State of diabetes care in the United States

Am J Manag Care. 2007 Apr;13 Suppl 2:S36-40.


As of 2005, it was estimated that 7% of the US population, approximately 21 million people, have diabetes. The major concern with diabetes is long-term complications, which are responsible for increased rates of morbidity and mortality. Studies have shown that lower glycosylated hemoglobin reduces the microvascular and macrovascular complications associated with diabetes. To achieve this goal, the American Diabetes Association provides treatment goals to aggressively control diabetes to improve outcomes and decrease morbidity and mortality. Although studies have proved the beneficial effects of currently used agents, there are still various concerns, including weight gain, high risk of hypoglycemia, poor postprandial control, and failure to maintain long-term glycemic control. With the advent of new incretin-related therapies, some of these concerns may be addressed. Diabetes is of growing concern, and better knowledge of treatment options and goals should be a priority for all healthcare professionals.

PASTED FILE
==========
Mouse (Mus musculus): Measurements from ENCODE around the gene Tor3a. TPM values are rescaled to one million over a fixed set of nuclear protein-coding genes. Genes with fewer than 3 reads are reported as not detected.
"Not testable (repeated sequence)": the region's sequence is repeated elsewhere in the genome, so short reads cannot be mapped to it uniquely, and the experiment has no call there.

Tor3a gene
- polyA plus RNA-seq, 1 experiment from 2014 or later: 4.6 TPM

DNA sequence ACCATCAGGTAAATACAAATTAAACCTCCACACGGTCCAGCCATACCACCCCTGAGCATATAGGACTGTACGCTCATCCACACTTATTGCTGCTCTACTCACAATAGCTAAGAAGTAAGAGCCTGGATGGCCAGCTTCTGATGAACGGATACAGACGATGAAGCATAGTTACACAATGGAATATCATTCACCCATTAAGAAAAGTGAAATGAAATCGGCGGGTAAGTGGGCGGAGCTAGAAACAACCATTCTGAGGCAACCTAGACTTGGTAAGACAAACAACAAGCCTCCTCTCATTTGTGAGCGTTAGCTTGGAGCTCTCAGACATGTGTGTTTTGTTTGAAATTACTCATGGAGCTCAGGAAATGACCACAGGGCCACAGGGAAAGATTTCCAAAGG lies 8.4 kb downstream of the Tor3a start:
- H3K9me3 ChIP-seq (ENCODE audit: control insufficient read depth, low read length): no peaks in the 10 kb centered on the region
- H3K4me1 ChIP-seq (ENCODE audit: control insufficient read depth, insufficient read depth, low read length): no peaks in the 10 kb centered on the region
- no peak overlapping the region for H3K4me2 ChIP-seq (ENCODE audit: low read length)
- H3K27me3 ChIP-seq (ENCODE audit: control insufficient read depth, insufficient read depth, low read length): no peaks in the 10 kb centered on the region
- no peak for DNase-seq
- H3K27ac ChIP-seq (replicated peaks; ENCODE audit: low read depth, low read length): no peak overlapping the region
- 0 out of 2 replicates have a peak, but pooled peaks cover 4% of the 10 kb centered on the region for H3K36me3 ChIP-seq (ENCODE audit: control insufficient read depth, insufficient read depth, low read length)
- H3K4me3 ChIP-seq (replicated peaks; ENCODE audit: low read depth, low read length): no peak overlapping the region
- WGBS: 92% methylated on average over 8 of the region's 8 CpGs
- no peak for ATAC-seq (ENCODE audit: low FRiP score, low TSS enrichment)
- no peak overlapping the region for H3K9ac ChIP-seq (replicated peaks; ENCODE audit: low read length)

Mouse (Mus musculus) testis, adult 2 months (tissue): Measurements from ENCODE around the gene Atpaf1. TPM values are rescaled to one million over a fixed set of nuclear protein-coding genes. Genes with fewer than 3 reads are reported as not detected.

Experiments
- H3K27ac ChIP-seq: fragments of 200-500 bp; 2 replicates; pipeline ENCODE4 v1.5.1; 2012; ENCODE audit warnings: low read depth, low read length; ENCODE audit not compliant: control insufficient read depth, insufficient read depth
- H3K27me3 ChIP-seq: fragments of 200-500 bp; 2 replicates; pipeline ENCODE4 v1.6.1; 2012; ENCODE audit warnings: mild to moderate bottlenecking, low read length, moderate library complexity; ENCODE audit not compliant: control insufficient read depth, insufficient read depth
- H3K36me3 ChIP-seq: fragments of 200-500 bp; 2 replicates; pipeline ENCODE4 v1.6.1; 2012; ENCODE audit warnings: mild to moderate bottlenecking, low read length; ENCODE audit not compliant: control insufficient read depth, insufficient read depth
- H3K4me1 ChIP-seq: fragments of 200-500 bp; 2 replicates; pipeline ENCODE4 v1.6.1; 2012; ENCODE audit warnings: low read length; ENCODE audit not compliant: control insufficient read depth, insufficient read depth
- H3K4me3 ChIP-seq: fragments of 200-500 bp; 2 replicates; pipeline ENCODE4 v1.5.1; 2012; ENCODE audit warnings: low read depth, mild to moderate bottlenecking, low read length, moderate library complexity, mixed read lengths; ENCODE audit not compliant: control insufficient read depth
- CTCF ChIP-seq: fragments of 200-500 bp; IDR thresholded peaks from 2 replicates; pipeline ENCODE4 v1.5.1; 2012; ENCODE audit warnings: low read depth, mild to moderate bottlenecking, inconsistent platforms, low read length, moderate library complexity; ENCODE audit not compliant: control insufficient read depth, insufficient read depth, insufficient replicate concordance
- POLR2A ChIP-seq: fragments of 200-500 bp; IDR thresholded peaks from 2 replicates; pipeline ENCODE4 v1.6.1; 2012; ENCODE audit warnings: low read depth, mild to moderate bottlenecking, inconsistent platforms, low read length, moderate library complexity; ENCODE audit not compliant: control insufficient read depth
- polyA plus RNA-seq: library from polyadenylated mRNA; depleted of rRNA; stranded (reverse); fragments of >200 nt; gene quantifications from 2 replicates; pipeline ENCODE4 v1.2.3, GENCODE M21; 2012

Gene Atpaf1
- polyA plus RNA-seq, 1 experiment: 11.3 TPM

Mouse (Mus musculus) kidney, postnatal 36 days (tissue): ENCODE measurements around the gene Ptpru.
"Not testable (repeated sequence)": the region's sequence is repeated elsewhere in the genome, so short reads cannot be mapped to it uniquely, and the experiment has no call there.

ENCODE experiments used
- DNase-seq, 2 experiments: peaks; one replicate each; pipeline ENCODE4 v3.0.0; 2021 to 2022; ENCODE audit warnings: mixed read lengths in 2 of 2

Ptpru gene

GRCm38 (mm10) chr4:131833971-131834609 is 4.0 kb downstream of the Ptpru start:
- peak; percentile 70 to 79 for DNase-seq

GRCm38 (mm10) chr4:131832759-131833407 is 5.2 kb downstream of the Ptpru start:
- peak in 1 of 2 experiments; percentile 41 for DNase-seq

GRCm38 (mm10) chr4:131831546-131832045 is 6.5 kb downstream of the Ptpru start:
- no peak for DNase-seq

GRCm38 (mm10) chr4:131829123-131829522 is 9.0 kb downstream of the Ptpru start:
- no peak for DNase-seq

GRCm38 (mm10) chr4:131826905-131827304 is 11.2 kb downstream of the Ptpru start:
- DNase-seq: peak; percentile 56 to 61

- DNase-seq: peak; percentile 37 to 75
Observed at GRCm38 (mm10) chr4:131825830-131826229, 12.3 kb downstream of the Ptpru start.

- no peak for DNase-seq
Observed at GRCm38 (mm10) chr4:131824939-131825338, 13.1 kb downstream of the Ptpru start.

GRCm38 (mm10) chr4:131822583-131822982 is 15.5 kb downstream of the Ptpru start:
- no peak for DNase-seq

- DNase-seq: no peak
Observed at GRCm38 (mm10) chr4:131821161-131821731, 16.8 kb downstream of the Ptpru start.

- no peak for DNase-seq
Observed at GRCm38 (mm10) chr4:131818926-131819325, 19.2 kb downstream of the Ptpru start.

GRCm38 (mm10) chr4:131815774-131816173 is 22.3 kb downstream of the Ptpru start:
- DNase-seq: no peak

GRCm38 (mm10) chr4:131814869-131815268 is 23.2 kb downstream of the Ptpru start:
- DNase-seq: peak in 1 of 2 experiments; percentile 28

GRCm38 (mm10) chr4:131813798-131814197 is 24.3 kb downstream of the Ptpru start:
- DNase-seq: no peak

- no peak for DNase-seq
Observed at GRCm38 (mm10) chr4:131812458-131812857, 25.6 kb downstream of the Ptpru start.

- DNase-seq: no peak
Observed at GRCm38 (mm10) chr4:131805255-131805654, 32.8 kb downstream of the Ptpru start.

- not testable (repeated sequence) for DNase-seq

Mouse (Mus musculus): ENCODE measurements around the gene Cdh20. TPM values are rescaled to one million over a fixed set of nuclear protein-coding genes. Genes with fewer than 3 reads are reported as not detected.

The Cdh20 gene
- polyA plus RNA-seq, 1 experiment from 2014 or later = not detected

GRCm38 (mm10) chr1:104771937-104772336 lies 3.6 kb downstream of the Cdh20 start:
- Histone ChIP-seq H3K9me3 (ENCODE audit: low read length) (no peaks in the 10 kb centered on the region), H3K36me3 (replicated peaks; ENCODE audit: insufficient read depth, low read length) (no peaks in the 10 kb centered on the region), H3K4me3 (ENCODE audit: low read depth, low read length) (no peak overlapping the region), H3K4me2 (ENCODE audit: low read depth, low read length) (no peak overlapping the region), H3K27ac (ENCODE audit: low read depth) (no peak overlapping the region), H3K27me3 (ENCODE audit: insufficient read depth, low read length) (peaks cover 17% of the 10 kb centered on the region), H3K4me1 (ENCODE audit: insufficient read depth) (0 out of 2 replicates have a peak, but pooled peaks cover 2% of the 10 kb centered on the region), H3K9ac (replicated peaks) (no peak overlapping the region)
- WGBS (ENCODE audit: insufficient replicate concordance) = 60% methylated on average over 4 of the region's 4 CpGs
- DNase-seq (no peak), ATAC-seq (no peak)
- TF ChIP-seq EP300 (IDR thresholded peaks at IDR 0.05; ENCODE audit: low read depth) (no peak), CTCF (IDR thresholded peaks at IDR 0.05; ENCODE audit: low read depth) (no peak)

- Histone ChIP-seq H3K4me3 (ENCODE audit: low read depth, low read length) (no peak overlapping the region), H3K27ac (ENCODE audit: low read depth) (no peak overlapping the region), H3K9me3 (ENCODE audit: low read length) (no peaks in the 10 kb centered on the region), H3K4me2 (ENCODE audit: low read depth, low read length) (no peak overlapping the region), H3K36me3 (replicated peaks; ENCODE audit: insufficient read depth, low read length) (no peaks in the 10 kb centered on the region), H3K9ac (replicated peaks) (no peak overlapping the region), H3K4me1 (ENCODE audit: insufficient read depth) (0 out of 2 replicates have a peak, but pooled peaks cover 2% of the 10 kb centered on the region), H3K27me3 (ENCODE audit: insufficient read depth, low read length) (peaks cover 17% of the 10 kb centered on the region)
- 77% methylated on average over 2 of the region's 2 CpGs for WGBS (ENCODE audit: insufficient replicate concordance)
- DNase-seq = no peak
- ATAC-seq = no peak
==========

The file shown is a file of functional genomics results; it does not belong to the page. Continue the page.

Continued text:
Publication types

  • Review

MeSH terms

  • Adult
  • Age Distribution
  • Aged
  • Cost of Illness*
  • Diabetes Complications / economics
  • Diabetes Complications / epidemiology*
  • Diabetes Complications / prevention & control
  • Diabetes Mellitus, Type 2 / drug therapy*
  • Diabetes Mellitus, Type 2 / economics
  • Diabetes Mellitus, Type 2 / epidemiology*
  • Evaluation Studies as Topic
  • Female
  • Health Care Costs*
  • Health Care Surveys
  • Humans
  • Hypoglycemic Agents / economics
  • Hypoglycemic Agents / therapeutic use*
  • Incidence
  • Male
  • Managed Care Programs / economics
  • Middle Aged
  • Risk Assessment
  • Severity of Illness Index
  • Sex Distribution
  • United States / epidemiology


  • Hypoglycemic Agents